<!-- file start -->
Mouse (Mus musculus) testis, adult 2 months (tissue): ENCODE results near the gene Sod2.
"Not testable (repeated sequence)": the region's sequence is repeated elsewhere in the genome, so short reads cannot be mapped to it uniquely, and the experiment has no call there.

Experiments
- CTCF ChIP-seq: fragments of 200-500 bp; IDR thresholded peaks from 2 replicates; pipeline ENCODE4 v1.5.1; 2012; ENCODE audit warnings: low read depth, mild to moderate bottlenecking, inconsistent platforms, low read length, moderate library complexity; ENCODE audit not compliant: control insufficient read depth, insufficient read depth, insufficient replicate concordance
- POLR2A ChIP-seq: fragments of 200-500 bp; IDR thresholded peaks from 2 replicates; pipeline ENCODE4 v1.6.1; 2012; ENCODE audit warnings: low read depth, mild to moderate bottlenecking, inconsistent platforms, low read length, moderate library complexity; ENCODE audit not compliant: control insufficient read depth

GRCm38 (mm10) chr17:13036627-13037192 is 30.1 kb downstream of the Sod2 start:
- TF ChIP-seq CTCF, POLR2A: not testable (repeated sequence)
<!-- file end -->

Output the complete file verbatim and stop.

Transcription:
Mouse (Mus musculus) testis, adult 2 months (tissue): ENCODE results near the gene Sod2.
"Not testable (repeated sequence)": the region's sequence is repeated elsewhere in the genome, so short reads cannot be mapped to it uniquely, and the experiment has no call there.

Experiments
- CTCF ChIP-seq: fragments of 200-500 bp; IDR thresholded peaks from 2 replicates; pipeline ENCODE4 v1.5.1; 2012; ENCODE audit warnings: low read depth, mild to moderate bottlenecking, inconsistent platforms, low read length, moderate library complexity; ENCODE audit not compliant: control insufficient read depth, insufficient read depth, insufficient replicate concordance
- POLR2A ChIP-seq: fragments of 200-500 bp; IDR thresholded peaks from 2 replicates; pipeline ENCODE4 v1.6.1; 2012; ENCODE audit warnings: low read depth, mild to moderate bottlenecking, inconsistent platforms, low read length, moderate library complexity; ENCODE audit not compliant: control insufficient read depth

GRCm38 (mm10) chr17:13036627-13037192 is 30.1 kb downstream of the Sod2 start:
- TF ChIP-seq CTCF, POLR2A: not testable (repeated sequence)